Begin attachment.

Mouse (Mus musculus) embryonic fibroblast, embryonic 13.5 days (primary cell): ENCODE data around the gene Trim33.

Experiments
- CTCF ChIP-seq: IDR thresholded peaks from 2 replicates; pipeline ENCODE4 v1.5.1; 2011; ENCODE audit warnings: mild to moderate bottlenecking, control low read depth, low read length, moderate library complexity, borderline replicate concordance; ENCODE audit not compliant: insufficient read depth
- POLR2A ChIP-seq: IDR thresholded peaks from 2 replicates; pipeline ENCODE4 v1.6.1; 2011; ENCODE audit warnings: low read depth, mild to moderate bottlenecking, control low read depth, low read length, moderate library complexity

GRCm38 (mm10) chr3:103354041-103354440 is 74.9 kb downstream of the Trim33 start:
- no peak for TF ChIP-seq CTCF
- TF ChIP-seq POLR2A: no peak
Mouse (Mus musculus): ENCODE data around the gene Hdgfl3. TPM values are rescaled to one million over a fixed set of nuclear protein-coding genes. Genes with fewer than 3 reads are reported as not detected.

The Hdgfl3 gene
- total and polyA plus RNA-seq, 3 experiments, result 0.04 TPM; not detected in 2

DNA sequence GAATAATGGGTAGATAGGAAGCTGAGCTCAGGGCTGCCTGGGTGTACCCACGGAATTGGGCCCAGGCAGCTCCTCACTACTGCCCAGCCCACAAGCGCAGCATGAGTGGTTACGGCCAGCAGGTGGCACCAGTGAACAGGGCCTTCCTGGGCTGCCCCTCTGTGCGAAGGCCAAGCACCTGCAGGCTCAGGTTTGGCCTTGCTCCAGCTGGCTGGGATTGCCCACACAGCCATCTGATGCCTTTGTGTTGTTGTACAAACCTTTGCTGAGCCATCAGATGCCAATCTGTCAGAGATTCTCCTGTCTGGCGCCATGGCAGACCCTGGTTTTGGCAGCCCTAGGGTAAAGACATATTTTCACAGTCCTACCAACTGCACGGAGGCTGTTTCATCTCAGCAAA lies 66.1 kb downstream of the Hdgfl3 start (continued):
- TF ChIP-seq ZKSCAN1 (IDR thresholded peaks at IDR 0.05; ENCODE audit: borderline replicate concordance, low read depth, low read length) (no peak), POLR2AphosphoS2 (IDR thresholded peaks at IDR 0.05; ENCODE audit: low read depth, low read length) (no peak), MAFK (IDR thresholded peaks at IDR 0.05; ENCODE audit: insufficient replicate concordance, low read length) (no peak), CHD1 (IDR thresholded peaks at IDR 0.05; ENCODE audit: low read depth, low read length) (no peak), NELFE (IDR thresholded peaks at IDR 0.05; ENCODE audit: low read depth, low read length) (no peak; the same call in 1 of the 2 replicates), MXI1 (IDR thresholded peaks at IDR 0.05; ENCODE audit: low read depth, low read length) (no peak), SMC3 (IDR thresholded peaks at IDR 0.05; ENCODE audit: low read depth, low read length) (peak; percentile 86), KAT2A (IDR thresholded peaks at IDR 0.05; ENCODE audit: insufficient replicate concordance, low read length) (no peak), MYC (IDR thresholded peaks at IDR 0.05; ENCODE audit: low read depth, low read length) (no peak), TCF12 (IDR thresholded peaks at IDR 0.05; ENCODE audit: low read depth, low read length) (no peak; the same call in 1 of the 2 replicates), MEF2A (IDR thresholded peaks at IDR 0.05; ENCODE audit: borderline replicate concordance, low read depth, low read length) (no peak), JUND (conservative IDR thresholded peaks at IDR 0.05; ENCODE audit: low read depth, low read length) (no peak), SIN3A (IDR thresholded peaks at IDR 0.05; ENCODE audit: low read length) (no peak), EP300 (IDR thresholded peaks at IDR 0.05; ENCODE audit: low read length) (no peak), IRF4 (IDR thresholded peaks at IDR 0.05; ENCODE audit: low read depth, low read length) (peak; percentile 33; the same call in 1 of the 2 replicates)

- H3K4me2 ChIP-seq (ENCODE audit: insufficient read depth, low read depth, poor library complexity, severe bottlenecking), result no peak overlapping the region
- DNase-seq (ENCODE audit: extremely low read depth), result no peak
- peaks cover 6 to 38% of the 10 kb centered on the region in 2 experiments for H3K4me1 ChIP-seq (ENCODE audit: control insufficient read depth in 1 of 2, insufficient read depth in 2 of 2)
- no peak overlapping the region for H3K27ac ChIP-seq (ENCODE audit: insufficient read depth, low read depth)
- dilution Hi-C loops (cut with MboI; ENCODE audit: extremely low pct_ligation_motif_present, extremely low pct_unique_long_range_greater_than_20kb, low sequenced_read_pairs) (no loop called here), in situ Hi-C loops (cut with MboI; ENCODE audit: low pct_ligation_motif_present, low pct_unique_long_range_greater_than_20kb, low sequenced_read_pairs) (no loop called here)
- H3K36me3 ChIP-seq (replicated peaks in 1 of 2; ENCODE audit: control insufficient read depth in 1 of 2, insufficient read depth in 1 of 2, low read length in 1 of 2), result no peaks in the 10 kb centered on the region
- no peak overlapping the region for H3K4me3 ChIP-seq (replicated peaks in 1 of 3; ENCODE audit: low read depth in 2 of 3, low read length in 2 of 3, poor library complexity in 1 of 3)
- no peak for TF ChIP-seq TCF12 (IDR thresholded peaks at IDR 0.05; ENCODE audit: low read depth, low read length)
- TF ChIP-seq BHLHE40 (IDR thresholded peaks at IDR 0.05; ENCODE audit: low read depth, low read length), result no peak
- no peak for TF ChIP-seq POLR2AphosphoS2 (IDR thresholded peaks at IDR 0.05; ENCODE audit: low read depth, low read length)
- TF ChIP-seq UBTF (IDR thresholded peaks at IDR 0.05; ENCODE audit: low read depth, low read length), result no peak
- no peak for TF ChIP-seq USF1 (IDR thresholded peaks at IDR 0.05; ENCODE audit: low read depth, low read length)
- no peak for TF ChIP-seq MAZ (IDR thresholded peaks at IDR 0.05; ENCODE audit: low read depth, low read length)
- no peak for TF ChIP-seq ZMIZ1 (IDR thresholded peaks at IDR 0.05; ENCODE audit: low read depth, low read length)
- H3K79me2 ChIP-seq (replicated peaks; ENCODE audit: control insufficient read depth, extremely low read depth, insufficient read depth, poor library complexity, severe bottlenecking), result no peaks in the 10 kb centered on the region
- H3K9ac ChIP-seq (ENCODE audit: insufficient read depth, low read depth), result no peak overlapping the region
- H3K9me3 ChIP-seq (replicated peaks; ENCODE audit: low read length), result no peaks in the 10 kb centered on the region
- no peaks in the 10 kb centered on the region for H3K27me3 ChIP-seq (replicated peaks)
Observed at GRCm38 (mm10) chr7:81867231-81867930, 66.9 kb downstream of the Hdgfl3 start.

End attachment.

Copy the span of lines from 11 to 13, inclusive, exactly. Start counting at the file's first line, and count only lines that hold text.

DNA sequence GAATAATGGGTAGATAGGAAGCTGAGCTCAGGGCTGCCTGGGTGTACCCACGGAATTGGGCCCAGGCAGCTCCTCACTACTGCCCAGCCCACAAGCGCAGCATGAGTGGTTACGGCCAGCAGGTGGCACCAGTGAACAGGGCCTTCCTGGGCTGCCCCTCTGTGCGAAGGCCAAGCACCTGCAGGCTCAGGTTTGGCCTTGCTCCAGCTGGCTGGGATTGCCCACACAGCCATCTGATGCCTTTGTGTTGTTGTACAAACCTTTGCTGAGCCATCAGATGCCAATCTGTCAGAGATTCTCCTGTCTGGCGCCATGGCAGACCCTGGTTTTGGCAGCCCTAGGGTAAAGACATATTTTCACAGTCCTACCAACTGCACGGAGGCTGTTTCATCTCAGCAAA lies 66.1 kb downstream of the Hdgfl3 start (continued):
- TF ChIP-seq ZKSCAN1 (IDR thresholded peaks at IDR 0.05; ENCODE audit: borderline replicate concordance, low read depth, low read length) (no peak), POLR2AphosphoS2 (IDR thresholded peaks at IDR 0.05; ENCODE audit: low read depth, low read length) (no peak), MAFK (IDR thresholded peaks at IDR 0.05; ENCODE audit: insufficient replicate concordance, low read length) (no peak), CHD1 (IDR thresholded peaks at IDR 0.05; ENCODE audit: low read depth, low read length) (no peak), NELFE (IDR thresholded peaks at IDR 0.05; ENCODE audit: low read depth, low read length) (no peak; the same call in 1 of the 2 replicates), MXI1 (IDR thresholded peaks at IDR 0.05; ENCODE audit: low read depth, low read length) (no peak), SMC3 (IDR thresholded peaks at IDR 0.05; ENCODE audit: low read depth, low read length) (peak; percentile 86), KAT2A (IDR thresholded peaks at IDR 0.05; ENCODE audit: insufficient replicate concordance, low read length) (no peak), MYC (IDR thresholded peaks at IDR 0.05; ENCODE audit: low read depth, low read length) (no peak), TCF12 (IDR thresholded peaks at IDR 0.05; ENCODE audit: low read depth, low read length) (no peak; the same call in 1 of the 2 replicates), MEF2A (IDR thresholded peaks at IDR 0.05; ENCODE audit: borderline replicate concordance, low read depth, low read length) (no peak), JUND (conservative IDR thresholded peaks at IDR 0.05; ENCODE audit: low read depth, low read length) (no peak), SIN3A (IDR thresholded peaks at IDR 0.05; ENCODE audit: low read length) (no peak), EP300 (IDR thresholded peaks at IDR 0.05; ENCODE audit: low read length) (no peak), IRF4 (IDR thresholded peaks at IDR 0.05; ENCODE audit: low read depth, low read length) (peak; percentile 33; the same call in 1 of the 2 replicates)

- H3K4me2 ChIP-seq (ENCODE audit: insufficient read depth, low read depth, poor library complexity, severe bottlenecking), result no peak overlapping the region